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New Mexico education standards teach lessons of ethnic and social identity to kindergarteners

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New Mexico’s sweeping new changes to the state’s social studies standards, which would introduce racial and social identity lessons to children as young as age 5, have some Republicans in the state to cry foul.

Finalized standards by the New Mexico Department of Public Education in late February, say kindergarteners will need to learn about “identity groups” and will be able to “identify some of their group identities” . They will also learn to “describe how they are similar and different from people who share their identity and from people who don’t”.

DEEP BLUE STATE WANTS TO TEACH SCHOOLCHILDREN ABOUT RACE; NOT ALL PARENTS AGREE

In the third year, public school children will be introduced to the subject of “building community equity”. In fifth grade, they will be able to “explain how the treatment of groups of people in the past and present has an impact on who they are”. Seventh-grade students will study “the impact of unequal power relations on the development of group identities and culture”.

Pre-K students listen to their teacher read a story at Dawes Elementary in Chicago on January 11.
(AP/Chicago Sun-Times)

In eighth grade, students will be able to “assess how social policies and economic forces provide systemic privileges or inequalities in access to social, political and economic opportunities for identity groups in education, government, health care, industry and law enforcement”.

High school students will be expected to “examine experiences, activism, and legislation impacting LGBTQIA+ communities,” as well as “analyze the complex relationship between dominant cultures and minority groups throughout world history, including, but not limited to, constructs of race, ethnicity, gender, sexual orientation, differing abilities, nationality, social class, religion, reactions and long-term effects of oppression.”

The standards will take effect in the fall of 2023. After hearing public feedback from hundreds of parents, teachers, and community members, the state Department of Education removed “references to sexuality, of communism, police brutality and gun violence following concerns raised by the public,” Gov. Michelle Lujan Grisham’s spokesperson, Maddy Hayden told the Associated Press.

State House Minority Whip Rod Montoya called on school districts to “reject” the new standards.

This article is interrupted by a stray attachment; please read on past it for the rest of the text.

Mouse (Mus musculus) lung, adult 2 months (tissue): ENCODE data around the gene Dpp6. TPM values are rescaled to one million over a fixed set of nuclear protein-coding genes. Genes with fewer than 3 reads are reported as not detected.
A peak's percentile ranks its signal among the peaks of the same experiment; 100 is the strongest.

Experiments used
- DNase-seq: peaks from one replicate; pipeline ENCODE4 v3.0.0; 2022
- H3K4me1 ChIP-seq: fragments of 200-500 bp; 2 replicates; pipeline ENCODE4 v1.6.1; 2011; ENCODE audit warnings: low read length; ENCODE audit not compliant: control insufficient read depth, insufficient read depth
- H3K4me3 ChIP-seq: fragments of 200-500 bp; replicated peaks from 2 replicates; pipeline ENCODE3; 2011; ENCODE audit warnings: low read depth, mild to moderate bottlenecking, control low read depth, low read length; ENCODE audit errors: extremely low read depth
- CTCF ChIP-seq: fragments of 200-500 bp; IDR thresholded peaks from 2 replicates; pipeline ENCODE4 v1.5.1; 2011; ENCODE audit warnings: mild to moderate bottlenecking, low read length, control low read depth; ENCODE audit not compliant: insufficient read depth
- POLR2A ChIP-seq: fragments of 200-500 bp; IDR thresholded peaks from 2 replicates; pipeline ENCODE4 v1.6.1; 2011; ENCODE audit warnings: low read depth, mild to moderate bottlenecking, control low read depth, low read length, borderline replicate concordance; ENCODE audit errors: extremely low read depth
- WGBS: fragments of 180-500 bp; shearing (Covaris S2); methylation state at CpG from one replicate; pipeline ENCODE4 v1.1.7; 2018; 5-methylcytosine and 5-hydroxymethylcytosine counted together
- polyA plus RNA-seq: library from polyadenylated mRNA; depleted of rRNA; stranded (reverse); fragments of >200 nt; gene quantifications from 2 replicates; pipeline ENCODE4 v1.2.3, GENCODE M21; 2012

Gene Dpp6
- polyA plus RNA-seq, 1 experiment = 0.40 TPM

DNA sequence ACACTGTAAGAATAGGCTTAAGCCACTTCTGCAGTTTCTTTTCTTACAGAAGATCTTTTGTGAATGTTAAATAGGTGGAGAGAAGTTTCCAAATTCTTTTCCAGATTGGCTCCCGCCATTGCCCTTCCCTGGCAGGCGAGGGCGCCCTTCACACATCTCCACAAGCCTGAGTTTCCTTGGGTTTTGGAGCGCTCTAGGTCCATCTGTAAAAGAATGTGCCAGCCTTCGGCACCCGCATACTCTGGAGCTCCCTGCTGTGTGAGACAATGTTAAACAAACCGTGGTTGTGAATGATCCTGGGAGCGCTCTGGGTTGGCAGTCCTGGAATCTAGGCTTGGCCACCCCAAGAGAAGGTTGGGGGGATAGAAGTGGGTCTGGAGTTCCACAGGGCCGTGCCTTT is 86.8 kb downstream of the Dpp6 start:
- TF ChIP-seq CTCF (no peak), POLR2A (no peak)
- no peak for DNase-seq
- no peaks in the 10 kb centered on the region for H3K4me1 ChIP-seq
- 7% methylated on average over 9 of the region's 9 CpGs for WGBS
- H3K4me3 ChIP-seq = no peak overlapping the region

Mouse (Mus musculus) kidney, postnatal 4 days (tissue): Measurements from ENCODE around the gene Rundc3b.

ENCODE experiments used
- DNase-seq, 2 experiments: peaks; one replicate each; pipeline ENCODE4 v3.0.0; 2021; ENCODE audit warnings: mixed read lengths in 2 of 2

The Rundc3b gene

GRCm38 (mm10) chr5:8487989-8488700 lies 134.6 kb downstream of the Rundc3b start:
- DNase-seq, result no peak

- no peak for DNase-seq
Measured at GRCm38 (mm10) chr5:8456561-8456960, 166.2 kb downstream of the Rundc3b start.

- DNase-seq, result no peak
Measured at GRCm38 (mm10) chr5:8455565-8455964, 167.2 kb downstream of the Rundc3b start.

“As local school officials, you are morally obligated to reject these standards and continue to serve your community as the autonomous school official for which you were elected,” Montoya wrote in a letter shared by Republican officials on Tuesday.

State Representative Greg Nibert, a Republican, criticized the new standards in a statement to Fox News Digital, saying they teach racism.

“I don’t believe it’s appropriate to teach and perpetuate hatred based on race (or any other basis) in our schools,” Nibert said. “If we are ever to heal our wounds and truly become a united nation, we must oppose instructions that would reduce any race or elevate one race above another. We are all created by humans to the image of our creator.”

Republican State Rep. Rebecca Dow, who is running for governor, called the new standards “divisive.”

“New Mexico is a state of friendship and united cultures,” she tweeted Thursday. “The last thing our children need after two years of social isolation is to learn that they are oppressors or oppressed because of their gender or race which they did not choose. “

But not all state lawmakers agree.

Democratic State Representative Roger Montoya, who shares the same last name but is not related to the State House Minority Whip, told Fox News Digital that he believed his colleague’s comments ” further divided” the new Mexicans.

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“New Mexico has a rich, layered history,” he said. “It is essential that our students have the opportunity to understand the complexity and harsh realities of our collective past. It is so vital that students use critical thinking so that we do not repeat these actions.”

“I believe this call divides us further,” he continued. “One of the hardest things I’ve seen in the legislative process is the division between our parties, and I believe it’s a corner issue that doesn’t help us get the job done anymore. deep in building a better New Mexico.”

Fox News’ Matt Leach contributed to this report.